Anyway, I really enjoyed this book! Reading it put me in a very “Girl Power” kind of mood, and I felt so much more comfortable with myself being a twenty-six-year-old single woman. On a very basic level, one of the things that struck me about “All the Single Ladies” was that most (if not all) of the women interviewed are so successful, and they are all relatively young! I was so impressed with the accomplishments of these women, and just reading about them has given me motivation that I’ve been lacking recently. I’m not going to lie, since I started this book I’ve begun putting together a new five-year career plan, something which I’ve never bothered with before. I feel like I have always been a “go with the flow” kind of person, and since I’m reasonably smart and hard-working I’ve just always assumed that things would work out in good ways. But reading about the amazing women in this book who are starting companies and nonprofits, and they’re socially and politically active, it just really hit me: I could be doing so much more. Instead of just reading about amazing women I could actually be one myself.

“All the Single Ladies” also provided a view of women’s rights that I’ve never really considered before. It never occurred to me that by default, the system is pretty much designed to make it much harder for single women to live a happy, independent life (compared to married couples and men). And I’m a single lady myself! You would think that I would’ve thought about this, but I haven’t. And now that I am thinking about it, I’ve realized that I’ve had conversations with co-workers and colleagues circling these ideas, though framed in different contexts. One of the things I really appreciated was the appendix of this book, where Traister listed policies and attitudes that she believes must change as single women move forward in the world. It’s a good resource for talking points, as well as what to look out for in politics.

When it comes to feminism and what that means socially and politically, sometimes I feel like I’m just not as knowledgeable as I would like to be. Though I’ve always identified as a feminist, it wasn’t until I joined Our Shared Shelf (Emma Watson’s feminist book club on Goodreads) last year that I really started learning more about what that actually means for different people. Feminism is all about equal rights for men and women, and there are so many different perspectives you can examine. That book club has really opened up my eyes to women’s experiences that are vastly different from my own, and it’s been a great learning experience. This book, however, looks at it from the perspective of single women in the United States, who face their own set of troubles and limitations, which is something I relate to very much.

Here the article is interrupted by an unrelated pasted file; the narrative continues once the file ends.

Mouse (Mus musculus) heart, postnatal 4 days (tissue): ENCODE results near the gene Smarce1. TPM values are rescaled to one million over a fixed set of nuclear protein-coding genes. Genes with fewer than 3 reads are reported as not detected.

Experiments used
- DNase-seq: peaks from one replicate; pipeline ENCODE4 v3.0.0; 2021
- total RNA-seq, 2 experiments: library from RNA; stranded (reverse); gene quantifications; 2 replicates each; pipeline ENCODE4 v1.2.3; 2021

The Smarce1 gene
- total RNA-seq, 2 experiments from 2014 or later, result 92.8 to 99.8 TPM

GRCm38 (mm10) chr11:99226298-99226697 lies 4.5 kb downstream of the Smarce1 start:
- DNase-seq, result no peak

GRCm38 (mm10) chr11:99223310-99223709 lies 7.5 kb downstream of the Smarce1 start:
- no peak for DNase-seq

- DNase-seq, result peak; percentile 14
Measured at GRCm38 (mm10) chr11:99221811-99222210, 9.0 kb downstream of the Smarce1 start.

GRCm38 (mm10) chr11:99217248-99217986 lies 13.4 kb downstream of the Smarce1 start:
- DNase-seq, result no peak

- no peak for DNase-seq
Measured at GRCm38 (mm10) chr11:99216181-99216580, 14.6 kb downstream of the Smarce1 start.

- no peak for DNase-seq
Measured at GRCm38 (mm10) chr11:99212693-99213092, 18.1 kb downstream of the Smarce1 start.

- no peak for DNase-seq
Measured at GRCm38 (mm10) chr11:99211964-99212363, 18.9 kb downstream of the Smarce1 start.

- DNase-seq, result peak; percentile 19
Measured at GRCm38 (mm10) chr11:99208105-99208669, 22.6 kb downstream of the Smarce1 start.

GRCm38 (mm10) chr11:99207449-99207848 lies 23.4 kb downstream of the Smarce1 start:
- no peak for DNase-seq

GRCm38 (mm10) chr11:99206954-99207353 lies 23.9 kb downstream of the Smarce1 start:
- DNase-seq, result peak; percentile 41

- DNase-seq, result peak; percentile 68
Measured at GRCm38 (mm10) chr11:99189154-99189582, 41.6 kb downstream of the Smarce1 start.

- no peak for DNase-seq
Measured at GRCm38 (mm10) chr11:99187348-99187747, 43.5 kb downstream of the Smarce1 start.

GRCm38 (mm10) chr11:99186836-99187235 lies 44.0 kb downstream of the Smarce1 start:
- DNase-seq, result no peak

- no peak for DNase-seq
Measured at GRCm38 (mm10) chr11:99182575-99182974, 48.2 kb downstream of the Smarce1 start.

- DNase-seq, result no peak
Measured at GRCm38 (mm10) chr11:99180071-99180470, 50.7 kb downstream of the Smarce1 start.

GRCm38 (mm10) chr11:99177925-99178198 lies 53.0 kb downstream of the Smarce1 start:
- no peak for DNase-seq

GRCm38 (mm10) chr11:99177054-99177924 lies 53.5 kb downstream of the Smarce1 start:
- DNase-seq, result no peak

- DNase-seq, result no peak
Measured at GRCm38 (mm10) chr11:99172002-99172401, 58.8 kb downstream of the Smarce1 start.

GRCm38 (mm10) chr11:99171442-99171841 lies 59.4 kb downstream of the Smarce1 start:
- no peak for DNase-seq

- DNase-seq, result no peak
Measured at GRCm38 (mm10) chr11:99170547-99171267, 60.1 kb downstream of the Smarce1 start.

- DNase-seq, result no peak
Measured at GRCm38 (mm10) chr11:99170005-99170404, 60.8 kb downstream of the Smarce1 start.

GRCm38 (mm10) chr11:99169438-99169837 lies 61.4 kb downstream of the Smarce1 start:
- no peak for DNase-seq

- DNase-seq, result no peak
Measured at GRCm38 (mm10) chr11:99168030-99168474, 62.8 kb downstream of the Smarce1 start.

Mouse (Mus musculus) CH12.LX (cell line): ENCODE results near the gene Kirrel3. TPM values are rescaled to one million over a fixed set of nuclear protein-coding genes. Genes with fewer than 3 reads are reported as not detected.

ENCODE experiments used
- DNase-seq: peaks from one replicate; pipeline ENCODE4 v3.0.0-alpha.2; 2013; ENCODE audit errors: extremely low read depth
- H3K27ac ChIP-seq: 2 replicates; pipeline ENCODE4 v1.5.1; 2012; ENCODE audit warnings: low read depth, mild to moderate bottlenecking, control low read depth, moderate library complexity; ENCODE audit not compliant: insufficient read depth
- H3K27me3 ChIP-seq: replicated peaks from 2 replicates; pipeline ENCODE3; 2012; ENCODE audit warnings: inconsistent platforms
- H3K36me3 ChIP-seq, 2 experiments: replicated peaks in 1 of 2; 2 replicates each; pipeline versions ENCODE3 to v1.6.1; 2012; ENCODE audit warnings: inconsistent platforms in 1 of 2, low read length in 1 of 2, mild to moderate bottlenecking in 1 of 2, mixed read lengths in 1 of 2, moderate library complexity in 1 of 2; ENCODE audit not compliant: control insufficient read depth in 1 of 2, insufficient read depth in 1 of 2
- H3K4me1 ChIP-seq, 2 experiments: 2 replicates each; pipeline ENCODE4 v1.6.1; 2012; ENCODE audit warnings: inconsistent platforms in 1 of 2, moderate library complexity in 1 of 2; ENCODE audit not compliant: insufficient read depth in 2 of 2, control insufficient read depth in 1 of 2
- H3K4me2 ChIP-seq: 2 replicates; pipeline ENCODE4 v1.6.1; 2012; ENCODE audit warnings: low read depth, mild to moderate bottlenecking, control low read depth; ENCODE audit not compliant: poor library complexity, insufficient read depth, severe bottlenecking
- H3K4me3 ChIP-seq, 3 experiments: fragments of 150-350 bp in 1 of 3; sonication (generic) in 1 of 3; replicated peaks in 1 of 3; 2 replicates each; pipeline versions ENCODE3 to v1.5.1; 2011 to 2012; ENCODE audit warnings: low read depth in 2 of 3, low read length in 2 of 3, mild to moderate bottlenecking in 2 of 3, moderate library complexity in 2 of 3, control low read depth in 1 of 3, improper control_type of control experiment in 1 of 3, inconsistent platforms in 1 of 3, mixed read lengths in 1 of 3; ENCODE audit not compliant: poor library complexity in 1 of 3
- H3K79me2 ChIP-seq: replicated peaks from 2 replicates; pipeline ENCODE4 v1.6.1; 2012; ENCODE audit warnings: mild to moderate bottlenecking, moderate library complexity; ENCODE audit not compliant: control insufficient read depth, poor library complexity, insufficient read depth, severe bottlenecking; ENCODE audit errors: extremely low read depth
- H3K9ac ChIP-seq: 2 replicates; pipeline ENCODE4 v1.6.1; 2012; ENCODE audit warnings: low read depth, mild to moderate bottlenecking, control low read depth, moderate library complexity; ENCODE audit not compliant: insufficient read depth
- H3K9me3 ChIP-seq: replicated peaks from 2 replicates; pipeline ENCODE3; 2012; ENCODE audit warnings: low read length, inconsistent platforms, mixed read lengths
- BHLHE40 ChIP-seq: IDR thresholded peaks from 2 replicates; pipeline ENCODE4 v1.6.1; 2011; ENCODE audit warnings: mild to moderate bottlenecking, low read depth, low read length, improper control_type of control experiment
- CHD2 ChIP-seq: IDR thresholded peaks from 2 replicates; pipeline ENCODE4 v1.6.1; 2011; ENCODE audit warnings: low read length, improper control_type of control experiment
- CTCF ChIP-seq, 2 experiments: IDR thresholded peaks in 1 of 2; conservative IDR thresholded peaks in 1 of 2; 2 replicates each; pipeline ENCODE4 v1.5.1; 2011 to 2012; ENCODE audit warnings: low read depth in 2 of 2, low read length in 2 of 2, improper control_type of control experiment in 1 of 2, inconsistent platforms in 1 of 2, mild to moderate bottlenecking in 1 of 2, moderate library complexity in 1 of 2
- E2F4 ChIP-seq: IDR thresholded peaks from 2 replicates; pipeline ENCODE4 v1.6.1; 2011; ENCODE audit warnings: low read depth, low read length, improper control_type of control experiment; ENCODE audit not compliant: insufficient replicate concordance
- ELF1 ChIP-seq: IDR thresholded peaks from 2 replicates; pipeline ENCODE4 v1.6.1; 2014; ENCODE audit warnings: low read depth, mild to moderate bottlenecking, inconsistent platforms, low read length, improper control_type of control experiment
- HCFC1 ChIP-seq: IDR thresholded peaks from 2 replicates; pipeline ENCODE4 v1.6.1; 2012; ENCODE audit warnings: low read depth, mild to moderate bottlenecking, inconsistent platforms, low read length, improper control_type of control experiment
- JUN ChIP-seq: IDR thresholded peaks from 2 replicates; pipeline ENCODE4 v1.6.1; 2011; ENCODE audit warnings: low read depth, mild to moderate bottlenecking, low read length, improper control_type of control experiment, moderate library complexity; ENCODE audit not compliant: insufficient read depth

In its most general sense, “All the Single Ladies” is an investigation of the current trend of delaying (or opting out of completely) marriage. In this book, Traister has put together a comprehensive study of all aspects of single women: history, politics, relationships (both friendships and sexual), poverty, independence, city life, and more. Some of the chapters I felt really hit home, and I was able to identify with them very well. Other chapters, not so much, but I was still invested in the discussion.

In the introduction, Traister quotes Simone de Beauvoir’s observation about real life women: we “are married, or have been, or plan to be, or suffer from not being.” For most of history (and often still today) women are expected to marry and raise children, and if they don’t they are viewed as incomplete or damaged or selfish or any combination of these. This topic came up at work yesterday, and was directed at me. One of my (female) co-workers said that she was “looking out for a man for me.” Trying to speak lightly about it, I responded by saying that I wasn’t really looking anyway, and her answer was that that’s why she was doing it for me. And that conversation isn’t the only time my singlehood has been discussed at work; it happens on a fairly regular basis, which becomes very annoying and sometimes hurtful. But seriously, I’m happy that I’m not married or trying to get married anytime soon. I’ve come to the realization lately that I am generally more unhappy when I’m in a relationship, compared to when I’m not. And for the first time in my life, I’m really focusing on myself and what I want, and it’s freeing! I feel like I’ve been much more excited about things lately, and this book added to that feeling. It was probably one of the best ways to start off a new year, and I’m looking forward to seeing what I accomplish, as well as all the other single ladies across the country.